Written by Miranda Marquit
You might be surprised to learn what your investment portfolio really looks like.
Lately, one of the growing trends in investing has been environmentally-friendly investing. There are, of course, many definitions of environmental and ethical investing. However, many environmentally-friendly investors agree that most Big Oil companies do not fit into this category. (Increasingly, biofuels are falling out of favor with environmentally-friendly investing as well.) But, no matter their intentions, some of those who consider themselves to be environmentally-friendly investors may be unknowingly investing in Big Oil. Tulsa Today points this out about investment portfolios:
If you have mutual funds, stock market funds, or if you have a pension fund, a 401-K, an IRA, or even a bank account, you are invested in the big oil companies because these companies have had the greatest return on investments.This is, of course, an interesting view. You may not want to invest in Exxon (XOM), Chevron (CVX), BP (BP) and ConocoPhillips (COP), but you may be doing so anyway.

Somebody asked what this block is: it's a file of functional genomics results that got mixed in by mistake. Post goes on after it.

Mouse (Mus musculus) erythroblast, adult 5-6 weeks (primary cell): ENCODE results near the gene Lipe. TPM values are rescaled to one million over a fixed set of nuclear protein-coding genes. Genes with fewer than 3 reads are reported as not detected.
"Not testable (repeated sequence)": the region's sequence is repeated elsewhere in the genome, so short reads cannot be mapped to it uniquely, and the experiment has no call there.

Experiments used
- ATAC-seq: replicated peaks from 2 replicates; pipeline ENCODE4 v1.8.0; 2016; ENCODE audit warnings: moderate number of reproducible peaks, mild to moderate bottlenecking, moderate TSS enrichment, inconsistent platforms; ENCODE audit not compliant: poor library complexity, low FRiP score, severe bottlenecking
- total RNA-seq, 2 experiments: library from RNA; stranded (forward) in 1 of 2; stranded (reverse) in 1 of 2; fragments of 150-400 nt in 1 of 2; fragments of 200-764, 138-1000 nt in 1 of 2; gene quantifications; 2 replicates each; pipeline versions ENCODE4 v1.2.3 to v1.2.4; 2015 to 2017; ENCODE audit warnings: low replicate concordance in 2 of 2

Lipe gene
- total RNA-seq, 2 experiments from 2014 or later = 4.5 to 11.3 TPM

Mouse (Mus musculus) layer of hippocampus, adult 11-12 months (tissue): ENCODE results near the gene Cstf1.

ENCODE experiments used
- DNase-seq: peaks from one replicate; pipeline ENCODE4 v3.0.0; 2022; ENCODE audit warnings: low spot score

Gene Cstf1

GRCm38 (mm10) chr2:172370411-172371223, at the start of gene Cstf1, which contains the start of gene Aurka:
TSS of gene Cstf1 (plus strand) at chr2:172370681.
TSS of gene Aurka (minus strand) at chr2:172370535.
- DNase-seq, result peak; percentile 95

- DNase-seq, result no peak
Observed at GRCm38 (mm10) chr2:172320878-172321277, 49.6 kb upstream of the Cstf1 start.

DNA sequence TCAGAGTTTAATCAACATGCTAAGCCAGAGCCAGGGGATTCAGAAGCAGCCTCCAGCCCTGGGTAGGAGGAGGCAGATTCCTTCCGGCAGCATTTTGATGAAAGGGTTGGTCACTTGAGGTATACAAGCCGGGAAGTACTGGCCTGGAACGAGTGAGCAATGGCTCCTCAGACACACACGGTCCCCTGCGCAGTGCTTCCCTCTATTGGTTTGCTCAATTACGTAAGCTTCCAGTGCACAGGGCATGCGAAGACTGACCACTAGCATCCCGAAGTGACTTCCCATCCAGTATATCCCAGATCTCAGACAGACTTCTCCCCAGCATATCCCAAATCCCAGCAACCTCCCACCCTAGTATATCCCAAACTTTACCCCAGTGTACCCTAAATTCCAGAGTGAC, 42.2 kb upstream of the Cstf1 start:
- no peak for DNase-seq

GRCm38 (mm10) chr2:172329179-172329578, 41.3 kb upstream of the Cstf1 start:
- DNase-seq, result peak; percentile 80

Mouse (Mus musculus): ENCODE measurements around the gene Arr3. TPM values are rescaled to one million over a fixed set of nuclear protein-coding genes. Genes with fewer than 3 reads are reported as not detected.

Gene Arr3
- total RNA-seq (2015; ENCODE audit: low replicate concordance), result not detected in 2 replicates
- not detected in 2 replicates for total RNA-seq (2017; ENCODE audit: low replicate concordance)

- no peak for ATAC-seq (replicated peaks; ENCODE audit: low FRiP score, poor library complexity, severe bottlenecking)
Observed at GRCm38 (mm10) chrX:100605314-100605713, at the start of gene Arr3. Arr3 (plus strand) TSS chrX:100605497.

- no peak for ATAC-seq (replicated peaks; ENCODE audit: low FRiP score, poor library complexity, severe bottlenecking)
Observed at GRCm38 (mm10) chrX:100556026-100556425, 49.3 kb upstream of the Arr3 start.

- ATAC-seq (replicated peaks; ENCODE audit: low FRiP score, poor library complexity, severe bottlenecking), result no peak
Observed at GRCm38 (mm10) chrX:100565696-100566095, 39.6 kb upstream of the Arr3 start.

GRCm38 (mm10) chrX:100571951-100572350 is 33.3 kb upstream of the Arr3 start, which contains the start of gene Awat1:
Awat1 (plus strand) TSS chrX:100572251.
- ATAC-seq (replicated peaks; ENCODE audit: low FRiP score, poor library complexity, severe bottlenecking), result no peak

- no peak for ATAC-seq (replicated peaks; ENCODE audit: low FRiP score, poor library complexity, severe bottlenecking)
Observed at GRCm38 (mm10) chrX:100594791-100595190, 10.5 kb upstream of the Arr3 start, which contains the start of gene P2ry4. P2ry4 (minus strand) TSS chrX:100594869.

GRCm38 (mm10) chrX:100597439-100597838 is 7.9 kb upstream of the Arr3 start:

The more money a person has invested in the various financial markets, the more money they have tied up in the big oil companies. And pension funds routinely put that money in stocks that have the biggest return.
Volatile times like these make it increasingly clear how important it is to know what's in your investment portfolio. You don't have to check obsessively, but it's good to periodically review your holdings and decide what's good to keep and what you should move on from. And if environmentally-friendly investing is your thing, it might be time do a little housecleaning.
Disclosure: I invest in none of the companies listed above.